The Shattuck Group produced compositions incorporating the comfort value proposition and mapped that look and feel to mock brochures, web pages, emails, PowerPoint presentations and other visuals. With this strategy, the Whitnell team members did not have to guess how their new brand identity would look. They already knew and eagerly anticipated the tools.
The Shattuck Group then proceeded to build out all of the compositions into functioning sales tools. One of the largest projects was the production of the new website. As a key part of this transition to the new brand, Randy Shattuck strongly urged Whitnell to implement marketing automation. This resource is helping Whitnell team members identify leads who would have been invisible in the past.
The Client Results
In a recent interview, one Whitnell senior executive described the impact of these services. He said: “I used to be afraid that someone referred to us would visit our website. Now I actually direct people to our website. Check the box, get the meeting.” By this he meant that prospective clients now are impressed by the website and want to proceed directly to a conversation.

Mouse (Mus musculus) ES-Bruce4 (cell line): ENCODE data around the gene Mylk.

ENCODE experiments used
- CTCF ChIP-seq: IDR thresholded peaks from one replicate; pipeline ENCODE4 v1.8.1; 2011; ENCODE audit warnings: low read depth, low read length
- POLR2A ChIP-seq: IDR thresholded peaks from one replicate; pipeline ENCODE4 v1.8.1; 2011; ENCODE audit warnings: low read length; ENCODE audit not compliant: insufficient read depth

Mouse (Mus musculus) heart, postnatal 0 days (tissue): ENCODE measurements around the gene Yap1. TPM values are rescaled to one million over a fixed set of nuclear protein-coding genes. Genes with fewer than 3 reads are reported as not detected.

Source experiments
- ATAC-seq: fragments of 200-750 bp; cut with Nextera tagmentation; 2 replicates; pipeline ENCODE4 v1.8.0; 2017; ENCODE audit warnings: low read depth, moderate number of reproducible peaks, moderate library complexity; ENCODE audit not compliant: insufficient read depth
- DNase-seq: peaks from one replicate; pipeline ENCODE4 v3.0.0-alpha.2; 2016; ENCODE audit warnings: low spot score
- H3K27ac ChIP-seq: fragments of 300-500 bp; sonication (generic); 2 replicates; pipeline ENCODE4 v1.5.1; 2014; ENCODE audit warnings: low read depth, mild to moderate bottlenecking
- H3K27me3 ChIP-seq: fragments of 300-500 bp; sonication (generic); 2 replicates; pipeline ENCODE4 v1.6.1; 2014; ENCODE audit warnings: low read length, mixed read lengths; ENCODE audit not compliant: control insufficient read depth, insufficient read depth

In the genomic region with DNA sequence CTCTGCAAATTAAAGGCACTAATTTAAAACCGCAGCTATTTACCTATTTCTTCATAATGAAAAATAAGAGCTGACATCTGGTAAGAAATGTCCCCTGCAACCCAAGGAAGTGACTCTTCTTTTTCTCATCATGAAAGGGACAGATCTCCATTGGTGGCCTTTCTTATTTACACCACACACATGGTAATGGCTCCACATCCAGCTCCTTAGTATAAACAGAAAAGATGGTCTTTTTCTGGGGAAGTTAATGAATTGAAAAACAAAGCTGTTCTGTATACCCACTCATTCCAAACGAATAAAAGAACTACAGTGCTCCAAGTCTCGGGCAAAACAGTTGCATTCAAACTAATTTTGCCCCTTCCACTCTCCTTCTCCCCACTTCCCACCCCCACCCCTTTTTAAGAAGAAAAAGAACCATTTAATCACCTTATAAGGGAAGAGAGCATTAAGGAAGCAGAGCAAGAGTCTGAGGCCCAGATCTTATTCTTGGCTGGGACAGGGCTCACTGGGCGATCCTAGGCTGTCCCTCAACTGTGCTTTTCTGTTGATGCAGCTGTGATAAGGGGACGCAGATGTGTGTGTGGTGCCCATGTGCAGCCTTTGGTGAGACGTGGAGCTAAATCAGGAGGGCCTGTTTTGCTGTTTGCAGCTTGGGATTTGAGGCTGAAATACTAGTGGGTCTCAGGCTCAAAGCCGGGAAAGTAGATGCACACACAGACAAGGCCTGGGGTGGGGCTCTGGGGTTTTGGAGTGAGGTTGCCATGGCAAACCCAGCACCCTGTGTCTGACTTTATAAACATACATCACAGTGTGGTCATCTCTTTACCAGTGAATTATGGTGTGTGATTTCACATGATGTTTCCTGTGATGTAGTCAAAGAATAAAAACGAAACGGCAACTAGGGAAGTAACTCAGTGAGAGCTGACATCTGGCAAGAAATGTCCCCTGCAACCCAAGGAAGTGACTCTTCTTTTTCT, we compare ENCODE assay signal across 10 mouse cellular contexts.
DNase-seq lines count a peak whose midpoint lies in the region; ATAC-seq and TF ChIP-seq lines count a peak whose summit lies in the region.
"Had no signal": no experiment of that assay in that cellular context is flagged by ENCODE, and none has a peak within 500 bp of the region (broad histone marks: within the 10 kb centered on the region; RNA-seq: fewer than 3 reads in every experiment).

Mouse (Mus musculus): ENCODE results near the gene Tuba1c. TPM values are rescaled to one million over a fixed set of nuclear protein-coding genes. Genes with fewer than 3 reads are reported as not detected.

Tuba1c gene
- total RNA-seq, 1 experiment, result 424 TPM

Other executives describe this process as having created a new sense of unity among team members. They report a confidence in the story they tell about their company and in how their sales tools and other communications support that story.
Bill Thonn, Whitnell’s CEO said this. “The Shattuck Group was instrumental in bringing our management team together and focusing on the firm’s brand potential. Through a well-defined and methodical process that really made sense to me, they worked closely with us to achieve goals we had struggled with in the past. They took the time to understand our market and competitive landscape and help us craft our story. They listened to and built relationships with our executives. They developed tools and resources that differentiate us and give our team members confidence. Best of all, they brought an energy and enthusiasm to this process that was infectious. We are a stronger and more unified team today for having been through this process with The Shattuck Group.”
New leads are pouring in and meaningful conversations are taking place. Referrals result in deals, not missed opportunities. The marketing automation system is helping to identify hot leads so they can be followed-up with. A company that once struggled to tell their story and explain how they are unique now charges ahead toward a bright future.